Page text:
Endoscopy 2019; 51(12): 1155-1179
DOI: 10.1055/a-1031-7657
Guideline
© Georg Thieme Verlag KG Stuttgart · New York

Advanced imaging for detection and differentiation of colorectal neoplasia: European Society of Gastrointestinal Endoscopy (ESGE) Guideline – Update 2019

Raf Bisschops
1  University Hospitals Leuven, Department of Gastroenterology and Hepatology, TARGID, KU Leuven, Belgium
,
James E. East
2  Translational Gastroenterology Unit, Nuffield Department of Medicine, Experimental Medicine Division, John Radcliffe Hospital, University of Oxford, Oxford, UK
3  Oxford National Institute for Health Research Biomedical Research Centre, Oxford, UK
,
Cesare Hassan
4  Digestive Endoscopy Unit, Nuovo Regina Margherita Hospital, Rome, Italy
,
Yark Hazewinkel
5  Department of Gastroenterology and Hepatology, Academic Medical Center, University of Amsterdam, The Netherlands
,
Michał F. Kamiński
6  Department of Gastroenterological Oncology, the Maria Sklodowska-Curie Memorial Cancer Center and Institute of Oncology, Warsaw, Poland
7  Department of Gastroenterology, Hepatology and Oncology, Medical Center for Postgraduate Education, Warsaw, Poland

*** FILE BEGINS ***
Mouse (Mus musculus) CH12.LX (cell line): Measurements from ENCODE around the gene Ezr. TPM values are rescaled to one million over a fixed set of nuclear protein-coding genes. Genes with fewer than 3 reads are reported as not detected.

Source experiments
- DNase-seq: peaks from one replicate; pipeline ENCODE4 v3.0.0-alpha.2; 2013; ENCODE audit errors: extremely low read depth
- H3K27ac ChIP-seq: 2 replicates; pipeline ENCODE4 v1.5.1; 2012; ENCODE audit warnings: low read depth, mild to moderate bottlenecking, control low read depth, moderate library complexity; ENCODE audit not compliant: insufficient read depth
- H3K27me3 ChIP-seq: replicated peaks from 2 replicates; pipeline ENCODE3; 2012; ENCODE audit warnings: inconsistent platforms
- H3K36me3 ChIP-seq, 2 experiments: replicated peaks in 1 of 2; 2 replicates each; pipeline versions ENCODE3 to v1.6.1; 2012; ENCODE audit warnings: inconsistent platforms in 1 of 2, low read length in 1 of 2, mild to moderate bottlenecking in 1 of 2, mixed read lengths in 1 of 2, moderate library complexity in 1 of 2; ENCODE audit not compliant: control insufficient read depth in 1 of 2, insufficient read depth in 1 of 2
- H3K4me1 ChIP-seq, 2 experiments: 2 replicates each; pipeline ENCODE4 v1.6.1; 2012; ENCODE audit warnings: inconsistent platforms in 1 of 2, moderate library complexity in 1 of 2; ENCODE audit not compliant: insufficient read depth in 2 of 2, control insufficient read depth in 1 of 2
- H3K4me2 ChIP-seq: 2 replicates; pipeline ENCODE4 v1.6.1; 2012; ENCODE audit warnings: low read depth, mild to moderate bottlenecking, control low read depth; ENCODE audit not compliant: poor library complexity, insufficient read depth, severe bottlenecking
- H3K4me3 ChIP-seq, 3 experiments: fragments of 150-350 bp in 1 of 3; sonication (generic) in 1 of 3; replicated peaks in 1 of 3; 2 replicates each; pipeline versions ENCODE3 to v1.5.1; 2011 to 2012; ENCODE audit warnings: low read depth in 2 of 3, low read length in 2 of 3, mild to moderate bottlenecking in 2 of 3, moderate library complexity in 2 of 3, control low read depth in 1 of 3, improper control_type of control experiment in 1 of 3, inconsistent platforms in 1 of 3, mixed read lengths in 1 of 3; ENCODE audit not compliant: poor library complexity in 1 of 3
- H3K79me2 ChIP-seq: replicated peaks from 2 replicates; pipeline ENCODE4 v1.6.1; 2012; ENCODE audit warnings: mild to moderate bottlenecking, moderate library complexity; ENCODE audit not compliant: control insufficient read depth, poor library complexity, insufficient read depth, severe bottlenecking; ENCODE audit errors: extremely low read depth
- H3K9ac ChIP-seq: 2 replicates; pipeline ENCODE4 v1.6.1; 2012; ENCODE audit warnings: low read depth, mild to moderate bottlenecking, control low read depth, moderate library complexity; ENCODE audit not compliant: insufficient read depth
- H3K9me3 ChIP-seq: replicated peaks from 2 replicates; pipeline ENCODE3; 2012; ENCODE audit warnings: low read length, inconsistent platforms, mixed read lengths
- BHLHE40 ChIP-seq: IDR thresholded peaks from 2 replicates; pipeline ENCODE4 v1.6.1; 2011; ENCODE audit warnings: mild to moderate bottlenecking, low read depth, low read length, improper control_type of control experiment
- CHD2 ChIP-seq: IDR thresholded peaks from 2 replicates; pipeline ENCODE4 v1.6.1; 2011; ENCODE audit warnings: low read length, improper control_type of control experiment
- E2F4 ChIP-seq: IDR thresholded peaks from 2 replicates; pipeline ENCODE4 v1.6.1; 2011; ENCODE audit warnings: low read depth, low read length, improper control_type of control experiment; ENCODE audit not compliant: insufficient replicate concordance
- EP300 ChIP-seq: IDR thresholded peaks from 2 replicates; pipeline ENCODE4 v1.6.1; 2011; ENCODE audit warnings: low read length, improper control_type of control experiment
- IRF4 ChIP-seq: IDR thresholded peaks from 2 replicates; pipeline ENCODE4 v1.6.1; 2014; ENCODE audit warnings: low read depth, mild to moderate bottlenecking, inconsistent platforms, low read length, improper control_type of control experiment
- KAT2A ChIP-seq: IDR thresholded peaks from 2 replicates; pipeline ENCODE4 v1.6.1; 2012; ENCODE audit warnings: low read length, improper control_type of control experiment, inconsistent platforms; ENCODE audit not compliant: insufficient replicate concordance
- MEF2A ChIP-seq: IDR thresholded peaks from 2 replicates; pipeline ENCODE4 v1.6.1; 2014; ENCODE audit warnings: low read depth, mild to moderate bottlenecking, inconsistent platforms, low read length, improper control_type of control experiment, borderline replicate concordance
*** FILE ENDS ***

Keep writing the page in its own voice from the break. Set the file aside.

8  Institute of Health and Society, University of Oslo, Oslo, Norway
,
Helmut Neumann
9  Department of Medicine I, University Medical Center Mainz, Mainz, Germany
,
Maria Pellisé
10  Department of Gastroenterology. Institut Clinic de Malalties Digestives I Metabòliques, Hospital Clinic of Barcelona, Barcelona, Spain
11  Centro de Investigación Biomédica en Red de Enfermedades Hepáticas y Digestivas (CIBERehd), Institut d’Investigacions Biomediques August Pi i Sunyer (IDIBAPS), Universitat de Barcelona, Barcelona, Spain
,
Giulio Antonelli
12  Endoscopy Unit, Sant'Andrea University Hospital, “Sapienza” University of Rome, Rome, Italy
,
Marco Bustamante Balen
13  Gastrointestinal Endoscopy Unit, Digestive Diseases Department, La Fe Polytechnic University Hospital, Valencia, Spain
14  Gastrointestinal Endoscopy Research Group, La Fe Health Research Institute, Valencia, Spain
,
Emmanuel Coron
15  CHU Nantes, Université Nantes, Institut des Maladies de l’Appareil Digestif (IMAD), Nantes, France
,
Georges Cortas
16  Division of Gastroenterology, University of Balamand Faculty of Medicine, St. George Hospital University Medical Center, Beirut, Lebanon
,
Marietta Iacucci
17  Institute of Translational of Medicine, Institute of Immunology and Immunotherapy and NIHR Biomedical Research Centre, University of Birmingham and University Hospitals, Birmingham NHS Foundation Trust, UK
,
Mori Yuichi
18  Digestive Disease Center, Showa University Northern Yokohama Hospital, Yokohama, Japan
,